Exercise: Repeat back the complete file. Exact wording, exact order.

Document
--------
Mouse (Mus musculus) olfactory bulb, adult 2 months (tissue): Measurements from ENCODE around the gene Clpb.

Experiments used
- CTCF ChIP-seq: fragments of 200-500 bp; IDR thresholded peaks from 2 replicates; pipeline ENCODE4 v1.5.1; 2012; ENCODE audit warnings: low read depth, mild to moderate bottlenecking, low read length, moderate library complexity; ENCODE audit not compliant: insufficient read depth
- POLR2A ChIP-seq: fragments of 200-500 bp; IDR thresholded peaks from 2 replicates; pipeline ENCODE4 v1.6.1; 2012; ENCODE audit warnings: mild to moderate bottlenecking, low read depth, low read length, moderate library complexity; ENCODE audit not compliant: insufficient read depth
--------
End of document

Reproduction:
Mouse (Mus musculus) olfactory bulb, adult 2 months (tissue): Measurements from ENCODE around the gene Clpb.

Experiments used
- CTCF ChIP-seq: fragments of 200-500 bp; IDR thresholded peaks from 2 replicates; pipeline ENCODE4 v1.5.1; 2012; ENCODE audit warnings: low read depth, mild to moderate bottlenecking, low read length, moderate library complexity; ENCODE audit not compliant: insufficient read depth
- POLR2A ChIP-seq: fragments of 200-500 bp; IDR thresholded peaks from 2 replicates; pipeline ENCODE4 v1.6.1; 2012; ENCODE audit warnings: mild to moderate bottlenecking, low read depth, low read length, moderate library complexity; ENCODE audit not compliant: insufficient read depth